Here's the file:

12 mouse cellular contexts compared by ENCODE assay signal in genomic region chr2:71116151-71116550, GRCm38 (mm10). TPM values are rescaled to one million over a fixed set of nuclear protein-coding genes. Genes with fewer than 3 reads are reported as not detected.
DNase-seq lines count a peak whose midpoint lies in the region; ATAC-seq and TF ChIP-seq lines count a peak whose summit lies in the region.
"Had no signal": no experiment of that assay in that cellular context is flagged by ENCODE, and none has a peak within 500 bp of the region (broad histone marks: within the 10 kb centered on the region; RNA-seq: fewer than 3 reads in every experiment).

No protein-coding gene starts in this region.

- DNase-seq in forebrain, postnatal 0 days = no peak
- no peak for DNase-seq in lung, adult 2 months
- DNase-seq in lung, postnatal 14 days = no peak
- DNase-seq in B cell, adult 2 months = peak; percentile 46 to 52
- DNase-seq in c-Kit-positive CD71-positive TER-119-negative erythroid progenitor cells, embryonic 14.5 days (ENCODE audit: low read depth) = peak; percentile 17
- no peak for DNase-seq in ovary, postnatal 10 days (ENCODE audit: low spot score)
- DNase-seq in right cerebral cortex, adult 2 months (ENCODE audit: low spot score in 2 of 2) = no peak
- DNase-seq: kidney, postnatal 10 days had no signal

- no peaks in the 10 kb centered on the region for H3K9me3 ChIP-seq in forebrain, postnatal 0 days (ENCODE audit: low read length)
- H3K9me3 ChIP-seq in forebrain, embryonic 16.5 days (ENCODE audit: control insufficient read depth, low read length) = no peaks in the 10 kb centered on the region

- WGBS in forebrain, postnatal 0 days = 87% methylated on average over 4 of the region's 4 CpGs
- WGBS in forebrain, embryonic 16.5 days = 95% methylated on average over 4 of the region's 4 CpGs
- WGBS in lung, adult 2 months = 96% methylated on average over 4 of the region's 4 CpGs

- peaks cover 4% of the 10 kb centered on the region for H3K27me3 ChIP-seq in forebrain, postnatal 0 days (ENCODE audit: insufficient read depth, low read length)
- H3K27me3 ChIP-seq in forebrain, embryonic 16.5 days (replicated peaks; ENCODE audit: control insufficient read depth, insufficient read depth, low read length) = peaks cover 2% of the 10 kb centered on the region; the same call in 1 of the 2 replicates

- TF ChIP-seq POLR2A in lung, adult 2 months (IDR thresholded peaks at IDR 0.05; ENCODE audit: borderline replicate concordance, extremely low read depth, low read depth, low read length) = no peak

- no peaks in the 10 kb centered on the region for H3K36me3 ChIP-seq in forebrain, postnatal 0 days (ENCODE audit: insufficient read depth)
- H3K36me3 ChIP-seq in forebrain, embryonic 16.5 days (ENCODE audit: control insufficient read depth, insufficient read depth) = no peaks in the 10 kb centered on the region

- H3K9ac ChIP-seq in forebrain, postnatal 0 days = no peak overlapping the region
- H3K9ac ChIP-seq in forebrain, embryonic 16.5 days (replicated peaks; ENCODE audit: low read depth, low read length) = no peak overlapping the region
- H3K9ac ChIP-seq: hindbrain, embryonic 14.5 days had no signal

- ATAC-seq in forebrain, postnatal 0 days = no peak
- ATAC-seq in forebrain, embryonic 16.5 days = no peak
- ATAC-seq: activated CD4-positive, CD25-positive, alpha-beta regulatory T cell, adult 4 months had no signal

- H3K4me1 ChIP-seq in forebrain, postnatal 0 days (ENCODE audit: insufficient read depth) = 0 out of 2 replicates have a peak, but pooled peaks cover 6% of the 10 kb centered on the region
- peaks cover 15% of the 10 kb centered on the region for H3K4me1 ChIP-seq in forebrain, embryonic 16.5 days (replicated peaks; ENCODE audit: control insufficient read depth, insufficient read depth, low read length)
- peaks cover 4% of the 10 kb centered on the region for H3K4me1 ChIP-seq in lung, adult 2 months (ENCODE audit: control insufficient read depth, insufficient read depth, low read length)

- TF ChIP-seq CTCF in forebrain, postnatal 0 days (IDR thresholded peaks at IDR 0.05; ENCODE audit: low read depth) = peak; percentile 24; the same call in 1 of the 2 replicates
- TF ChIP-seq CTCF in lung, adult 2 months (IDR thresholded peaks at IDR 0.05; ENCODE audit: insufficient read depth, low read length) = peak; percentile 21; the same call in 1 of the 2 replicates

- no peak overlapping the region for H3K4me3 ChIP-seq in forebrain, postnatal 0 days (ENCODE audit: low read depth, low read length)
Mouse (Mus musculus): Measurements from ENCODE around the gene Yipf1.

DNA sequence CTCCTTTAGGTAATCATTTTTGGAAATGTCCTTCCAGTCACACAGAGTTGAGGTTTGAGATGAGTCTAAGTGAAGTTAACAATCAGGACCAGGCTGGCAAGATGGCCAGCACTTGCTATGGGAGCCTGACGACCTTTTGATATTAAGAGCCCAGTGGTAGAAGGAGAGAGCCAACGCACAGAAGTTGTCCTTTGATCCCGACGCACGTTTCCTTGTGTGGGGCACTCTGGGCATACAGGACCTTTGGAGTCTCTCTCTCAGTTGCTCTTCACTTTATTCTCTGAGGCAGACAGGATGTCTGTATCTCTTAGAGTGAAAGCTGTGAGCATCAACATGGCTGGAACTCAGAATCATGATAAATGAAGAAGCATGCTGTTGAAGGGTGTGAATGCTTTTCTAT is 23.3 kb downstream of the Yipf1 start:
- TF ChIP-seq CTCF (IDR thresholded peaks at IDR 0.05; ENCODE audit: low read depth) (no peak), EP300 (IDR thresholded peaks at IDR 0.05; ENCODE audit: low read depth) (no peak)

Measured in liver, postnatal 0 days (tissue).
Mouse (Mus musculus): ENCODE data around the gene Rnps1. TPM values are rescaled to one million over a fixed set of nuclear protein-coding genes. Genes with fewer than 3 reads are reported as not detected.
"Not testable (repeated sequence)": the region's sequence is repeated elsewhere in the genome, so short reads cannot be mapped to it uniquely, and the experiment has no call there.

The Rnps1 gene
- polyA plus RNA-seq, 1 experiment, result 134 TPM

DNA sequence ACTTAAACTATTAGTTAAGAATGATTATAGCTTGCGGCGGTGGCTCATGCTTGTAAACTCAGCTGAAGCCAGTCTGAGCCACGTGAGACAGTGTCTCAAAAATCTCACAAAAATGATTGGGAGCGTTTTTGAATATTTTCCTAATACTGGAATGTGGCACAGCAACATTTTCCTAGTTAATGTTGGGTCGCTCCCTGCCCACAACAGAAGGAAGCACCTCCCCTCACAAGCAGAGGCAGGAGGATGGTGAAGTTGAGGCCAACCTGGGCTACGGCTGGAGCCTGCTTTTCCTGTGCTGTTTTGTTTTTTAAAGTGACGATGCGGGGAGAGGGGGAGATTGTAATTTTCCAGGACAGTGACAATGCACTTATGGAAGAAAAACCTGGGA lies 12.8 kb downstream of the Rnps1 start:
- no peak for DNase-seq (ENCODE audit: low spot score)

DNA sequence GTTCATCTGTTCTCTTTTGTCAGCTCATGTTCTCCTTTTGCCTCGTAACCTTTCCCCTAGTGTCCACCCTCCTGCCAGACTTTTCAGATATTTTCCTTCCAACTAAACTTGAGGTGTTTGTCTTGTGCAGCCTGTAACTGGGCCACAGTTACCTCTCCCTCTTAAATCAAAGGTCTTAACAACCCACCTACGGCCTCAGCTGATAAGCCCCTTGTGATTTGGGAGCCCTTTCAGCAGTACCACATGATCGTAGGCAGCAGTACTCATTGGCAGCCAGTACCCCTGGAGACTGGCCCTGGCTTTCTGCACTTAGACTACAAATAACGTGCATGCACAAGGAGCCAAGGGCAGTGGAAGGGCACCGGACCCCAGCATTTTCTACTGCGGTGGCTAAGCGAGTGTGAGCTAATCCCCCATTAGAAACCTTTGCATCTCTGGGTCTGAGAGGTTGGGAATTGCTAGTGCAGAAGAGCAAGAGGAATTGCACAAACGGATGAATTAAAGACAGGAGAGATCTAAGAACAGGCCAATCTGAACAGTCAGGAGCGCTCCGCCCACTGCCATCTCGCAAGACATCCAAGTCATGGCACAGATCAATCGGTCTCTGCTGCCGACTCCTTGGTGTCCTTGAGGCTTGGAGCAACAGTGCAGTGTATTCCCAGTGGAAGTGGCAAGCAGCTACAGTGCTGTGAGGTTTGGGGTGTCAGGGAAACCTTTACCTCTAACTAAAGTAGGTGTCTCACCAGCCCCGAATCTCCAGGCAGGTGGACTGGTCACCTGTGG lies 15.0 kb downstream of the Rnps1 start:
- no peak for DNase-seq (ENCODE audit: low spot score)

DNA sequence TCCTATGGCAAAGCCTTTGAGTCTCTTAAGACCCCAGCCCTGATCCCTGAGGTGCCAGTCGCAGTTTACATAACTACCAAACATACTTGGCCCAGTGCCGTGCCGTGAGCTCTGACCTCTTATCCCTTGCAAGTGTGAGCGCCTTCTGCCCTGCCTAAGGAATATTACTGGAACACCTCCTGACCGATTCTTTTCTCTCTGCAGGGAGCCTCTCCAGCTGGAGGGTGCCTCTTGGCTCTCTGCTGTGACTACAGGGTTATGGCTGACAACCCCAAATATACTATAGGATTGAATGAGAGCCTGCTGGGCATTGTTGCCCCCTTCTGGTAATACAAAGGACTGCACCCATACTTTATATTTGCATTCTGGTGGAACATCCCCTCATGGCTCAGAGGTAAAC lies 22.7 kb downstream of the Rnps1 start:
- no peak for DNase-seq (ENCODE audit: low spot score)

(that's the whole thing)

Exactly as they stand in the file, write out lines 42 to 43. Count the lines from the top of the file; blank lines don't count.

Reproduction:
- polyA plus RNA-seq, 1 experiment, result 134 TPM

DNA sequence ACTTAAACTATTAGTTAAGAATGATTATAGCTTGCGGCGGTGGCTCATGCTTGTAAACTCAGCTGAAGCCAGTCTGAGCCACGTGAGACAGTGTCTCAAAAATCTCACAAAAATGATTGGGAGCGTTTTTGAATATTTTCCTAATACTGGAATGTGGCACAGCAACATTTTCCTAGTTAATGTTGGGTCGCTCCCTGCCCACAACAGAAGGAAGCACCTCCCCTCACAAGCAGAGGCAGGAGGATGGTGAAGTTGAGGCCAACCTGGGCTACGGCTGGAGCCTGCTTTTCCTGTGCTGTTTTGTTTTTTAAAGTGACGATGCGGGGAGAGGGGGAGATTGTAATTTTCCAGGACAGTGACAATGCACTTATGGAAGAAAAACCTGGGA lies 12.8 kb downstream of the Rnps1 start: